New Book: “The Making of a Caribbean Avant-Garde”

Therese Kaspersen Hadchity’s The Making of a Caribbean Avant-Garde: Postmodernism as Post-nationalism was released by Purdue University Press this week. The author explains, “This is a book about the choices contemporary Caribbean artists make in the studio, about the institutional frameworks and critical paradigms they work within or against, about the ways in which they are presented to the wider world, and, above all, how a new hegemony has formed in and around Caribbean contemporary art since the 1990s. The Making of a Caribbean Avant-Garde is polemic and strongly invested in its subject matter, but my most immediate aim is to show how much more than the work in front of us is really at stake, when we talk about Caribbean art.”

Description: Focusing on the Anglophone Caribbean, The Making of a Caribbean Avant-Garde describes the rise and gradual consolidation of the visual arts avant-garde, which came to local and international attention in the 1990s. The book is centered on the critical and aesthetic strategies employed by this avant-garde to repudiate the previous generation’s commitment to modernism and anti-colonialism. In three sections, it highlights the many converging factors, which have pushed this avant-garde to the forefront of the region’s contemporary scene, and places it all in the context of growing dissatisfaction with the post-colonial state and its cultural policies.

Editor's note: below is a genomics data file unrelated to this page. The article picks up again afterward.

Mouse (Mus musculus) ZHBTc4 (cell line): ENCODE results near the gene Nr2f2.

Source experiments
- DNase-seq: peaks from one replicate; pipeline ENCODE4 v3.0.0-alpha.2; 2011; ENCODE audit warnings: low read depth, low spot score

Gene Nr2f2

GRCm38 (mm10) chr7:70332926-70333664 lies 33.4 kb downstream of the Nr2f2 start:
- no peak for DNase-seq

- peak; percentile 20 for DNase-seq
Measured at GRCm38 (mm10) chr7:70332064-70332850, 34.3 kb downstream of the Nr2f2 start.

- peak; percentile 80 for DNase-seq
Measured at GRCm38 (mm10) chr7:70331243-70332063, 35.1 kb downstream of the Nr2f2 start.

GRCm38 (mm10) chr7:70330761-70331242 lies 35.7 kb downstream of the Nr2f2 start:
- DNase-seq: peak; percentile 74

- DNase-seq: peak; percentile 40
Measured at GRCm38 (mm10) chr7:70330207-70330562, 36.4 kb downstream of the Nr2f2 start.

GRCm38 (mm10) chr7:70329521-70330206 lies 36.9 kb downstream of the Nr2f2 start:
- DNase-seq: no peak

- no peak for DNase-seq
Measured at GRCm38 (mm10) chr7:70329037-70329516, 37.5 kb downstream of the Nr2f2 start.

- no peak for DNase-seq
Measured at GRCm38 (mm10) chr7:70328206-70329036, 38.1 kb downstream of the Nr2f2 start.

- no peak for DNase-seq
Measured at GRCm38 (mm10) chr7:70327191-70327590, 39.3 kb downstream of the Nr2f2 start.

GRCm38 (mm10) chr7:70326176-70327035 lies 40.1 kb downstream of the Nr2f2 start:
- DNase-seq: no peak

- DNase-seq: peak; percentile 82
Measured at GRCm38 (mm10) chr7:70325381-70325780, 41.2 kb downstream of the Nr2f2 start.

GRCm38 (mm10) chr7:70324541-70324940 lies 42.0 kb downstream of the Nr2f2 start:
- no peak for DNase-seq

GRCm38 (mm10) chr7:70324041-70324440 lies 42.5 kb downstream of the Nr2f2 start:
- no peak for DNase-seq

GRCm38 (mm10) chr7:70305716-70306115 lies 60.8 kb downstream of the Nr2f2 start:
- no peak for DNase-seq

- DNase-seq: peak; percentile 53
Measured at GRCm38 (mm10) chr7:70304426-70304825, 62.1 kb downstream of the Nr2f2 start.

This generational transition has manifested itself not only in a departure from “traditional” in favor of “new” media (i.e., installation, performance, and video rather than painting and sculpture), but also in the advancement of a “postnationalist postmodernism,” which reaches for diasporic and cosmopolitan frames of reference.

Section one outlines the features of a preceding “Creole modernism” and explains the different guises of postnationalism in the region’s contemporary art. In section two, its momentum is connected to the proliferation of independent art spaces and transnational networks, which connect artists across and beyond the region and open up possibilities unavailable to earlier generations. Section three demonstrates the impact of this conceptual and organizational evolution on the selection and exhibition of Caribbean art in the metropole.

Therese Kaspersen Hadchity was born in Denmark and studied art history and modern culture at the University of Copenhagen. In 1990, she relocated to Barbados, where she worked as a freelance curator and visual arts commentator until 2000, when she opened the Zemicon Gallery in Bridgetown. After its closure a decade later, she returned to academia to reflect on the critical dynamics she had witnessed and participated in. She presently teaches art history, contemporary art, and aesthetics at the Barbados Community College and the University of the West Indies at Cave Hill. Her research has been centered on the changing conceptual foundations for the region’s visual art and criticism, as well as the institutional dynamics and policies framing that transition.

Here is a link to an author Q&A, and a preview of the preface and introduction:

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